Operation and daily maintenance of the ZF housing facility provided an insight in to different housing systems; fully automated standalone, semi-automated tanking and aquarium type housing systems that could be established in a ZF lab depending on the financial capacities. Hands-on was possible on the frequency and method of water quality testing for pH, temperature, salinity/conductivity and hardness of water, which are prerequisites for reproduction, and maintenance of fish in the tanks. It was also emphasized the need for different types of filters; chemical, biological and UV. Maintenance of good standards improves quality of research procedures and reproducibility of research data.

     
  2. 2.

    Daily maintenance and reproduction of ZF in practice covered nutritional requirements of ZF at different stages of growth, feeding patterns and need for variation in food types. In order to use ZF embryo as a research model, knowledge on how to facilitate spawning, collection of eggs, selection of good quality eggs are essential, and thus practiced.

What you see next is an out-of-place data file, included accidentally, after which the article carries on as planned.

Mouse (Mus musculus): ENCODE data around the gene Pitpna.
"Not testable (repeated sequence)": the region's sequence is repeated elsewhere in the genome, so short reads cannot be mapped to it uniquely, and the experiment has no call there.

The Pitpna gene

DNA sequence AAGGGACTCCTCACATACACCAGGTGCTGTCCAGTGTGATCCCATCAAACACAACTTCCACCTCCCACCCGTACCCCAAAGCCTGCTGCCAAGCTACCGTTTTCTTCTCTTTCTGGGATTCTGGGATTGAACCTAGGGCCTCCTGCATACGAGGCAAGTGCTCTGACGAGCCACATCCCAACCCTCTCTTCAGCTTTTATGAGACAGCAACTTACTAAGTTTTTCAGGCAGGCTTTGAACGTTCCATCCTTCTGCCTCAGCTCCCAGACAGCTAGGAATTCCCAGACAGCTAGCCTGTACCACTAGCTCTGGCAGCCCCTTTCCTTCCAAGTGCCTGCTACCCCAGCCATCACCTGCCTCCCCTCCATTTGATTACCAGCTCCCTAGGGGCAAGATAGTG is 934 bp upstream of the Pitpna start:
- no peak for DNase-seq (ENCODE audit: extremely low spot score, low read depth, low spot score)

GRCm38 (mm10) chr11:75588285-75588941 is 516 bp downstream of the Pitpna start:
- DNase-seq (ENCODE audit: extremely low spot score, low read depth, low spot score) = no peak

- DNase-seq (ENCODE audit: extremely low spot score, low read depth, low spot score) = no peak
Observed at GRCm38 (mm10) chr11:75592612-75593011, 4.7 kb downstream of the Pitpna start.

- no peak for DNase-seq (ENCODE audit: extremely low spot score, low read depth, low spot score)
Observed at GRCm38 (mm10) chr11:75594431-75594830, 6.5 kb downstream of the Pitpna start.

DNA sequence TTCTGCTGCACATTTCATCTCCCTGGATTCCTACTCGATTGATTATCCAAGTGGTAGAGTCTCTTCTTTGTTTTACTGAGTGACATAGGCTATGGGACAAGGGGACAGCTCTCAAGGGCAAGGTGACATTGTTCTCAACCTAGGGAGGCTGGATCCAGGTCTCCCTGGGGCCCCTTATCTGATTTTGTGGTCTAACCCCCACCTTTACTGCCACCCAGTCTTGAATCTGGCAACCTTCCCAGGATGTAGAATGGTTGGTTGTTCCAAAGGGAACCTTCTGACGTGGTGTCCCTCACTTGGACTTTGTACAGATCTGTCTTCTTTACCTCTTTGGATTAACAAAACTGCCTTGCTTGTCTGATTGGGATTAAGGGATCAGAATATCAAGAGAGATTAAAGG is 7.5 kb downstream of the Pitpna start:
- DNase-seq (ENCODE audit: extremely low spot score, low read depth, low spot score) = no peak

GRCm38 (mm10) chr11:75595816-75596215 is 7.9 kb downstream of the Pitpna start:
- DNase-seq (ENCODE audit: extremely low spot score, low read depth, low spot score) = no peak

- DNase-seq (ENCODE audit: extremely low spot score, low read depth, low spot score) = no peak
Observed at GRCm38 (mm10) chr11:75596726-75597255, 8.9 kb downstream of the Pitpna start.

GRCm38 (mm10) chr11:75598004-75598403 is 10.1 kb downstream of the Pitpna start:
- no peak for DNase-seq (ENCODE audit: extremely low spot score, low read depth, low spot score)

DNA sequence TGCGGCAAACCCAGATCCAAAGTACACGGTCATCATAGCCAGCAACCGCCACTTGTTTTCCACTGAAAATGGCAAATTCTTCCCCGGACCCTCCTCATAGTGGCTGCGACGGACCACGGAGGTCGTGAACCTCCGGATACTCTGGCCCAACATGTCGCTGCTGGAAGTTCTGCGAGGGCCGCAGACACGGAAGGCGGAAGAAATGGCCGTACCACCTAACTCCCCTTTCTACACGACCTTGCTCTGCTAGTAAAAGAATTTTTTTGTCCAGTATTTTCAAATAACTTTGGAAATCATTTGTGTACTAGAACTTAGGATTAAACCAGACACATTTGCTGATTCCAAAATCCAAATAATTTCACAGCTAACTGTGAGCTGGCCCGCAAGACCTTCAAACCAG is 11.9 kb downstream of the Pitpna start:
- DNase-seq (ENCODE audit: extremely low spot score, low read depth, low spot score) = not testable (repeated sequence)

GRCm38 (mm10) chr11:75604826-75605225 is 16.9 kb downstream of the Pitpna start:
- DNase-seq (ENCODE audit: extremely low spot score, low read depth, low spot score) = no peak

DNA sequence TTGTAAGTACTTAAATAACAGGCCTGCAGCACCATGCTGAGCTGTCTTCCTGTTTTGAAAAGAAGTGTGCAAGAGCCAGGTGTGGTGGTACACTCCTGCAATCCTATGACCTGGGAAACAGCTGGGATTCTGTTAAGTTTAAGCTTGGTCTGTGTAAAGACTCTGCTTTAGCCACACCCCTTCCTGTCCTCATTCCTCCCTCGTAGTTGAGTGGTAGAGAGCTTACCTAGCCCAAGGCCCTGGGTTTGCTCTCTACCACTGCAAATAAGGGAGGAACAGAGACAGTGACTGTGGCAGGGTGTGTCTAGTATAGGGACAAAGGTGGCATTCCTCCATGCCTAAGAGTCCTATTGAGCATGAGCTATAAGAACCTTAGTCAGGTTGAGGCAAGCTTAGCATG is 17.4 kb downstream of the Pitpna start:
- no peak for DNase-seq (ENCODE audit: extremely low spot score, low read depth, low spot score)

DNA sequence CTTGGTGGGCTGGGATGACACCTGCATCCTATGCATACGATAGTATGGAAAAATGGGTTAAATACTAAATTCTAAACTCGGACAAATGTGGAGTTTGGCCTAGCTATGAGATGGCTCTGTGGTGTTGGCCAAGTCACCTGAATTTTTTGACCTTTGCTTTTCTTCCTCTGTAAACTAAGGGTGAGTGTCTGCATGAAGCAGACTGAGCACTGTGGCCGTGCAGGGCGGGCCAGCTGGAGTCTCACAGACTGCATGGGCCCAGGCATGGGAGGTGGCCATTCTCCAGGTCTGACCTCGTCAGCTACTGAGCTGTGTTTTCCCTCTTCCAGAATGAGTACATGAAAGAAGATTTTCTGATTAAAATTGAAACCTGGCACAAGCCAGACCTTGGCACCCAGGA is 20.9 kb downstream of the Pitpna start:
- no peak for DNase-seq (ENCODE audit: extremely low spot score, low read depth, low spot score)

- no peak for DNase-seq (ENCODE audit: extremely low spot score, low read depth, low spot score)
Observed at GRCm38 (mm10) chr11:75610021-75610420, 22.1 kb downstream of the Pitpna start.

3. 3.
    Standardized morphological scoring of ZF embryos and larvae as an important item during training gave an insight in to how ZF embryo could be used for water quality testing and acute toxicity testing of substances according to ISO 15088:2007 and OECD guideline 236 [11, 12, 13]. Two concentrations; 600 mM and 1200 mM of caffeine (Kofeina, 1, 3, 7-Trimethylxanthine, Sigma Aldrich) were used during practice. When performing this test, newly fertilized ZF eggs (n = 60 per sample solution) in water samples different concentrations of toxic substances for a period of 96 h (96 h post fertilization—96 hpf), with positive (3, 4-Dichlore aniline) and negative control solutions should be incubated. Observations with an inverted microscope at every 24 h are needed to identify the four endpoints; coagulation of fertilized eggs, lack of somite formation, lack of detachment of the tail-bud from the yolk sac (Figs. 3, 4 and 5), lack of heartbeat. At the end of the exposure period, determination of acute toxicity could be done based on a positive outcome in any of the above mentioned recorded observations leading to calculation of LC50 value.
    Fig. 3.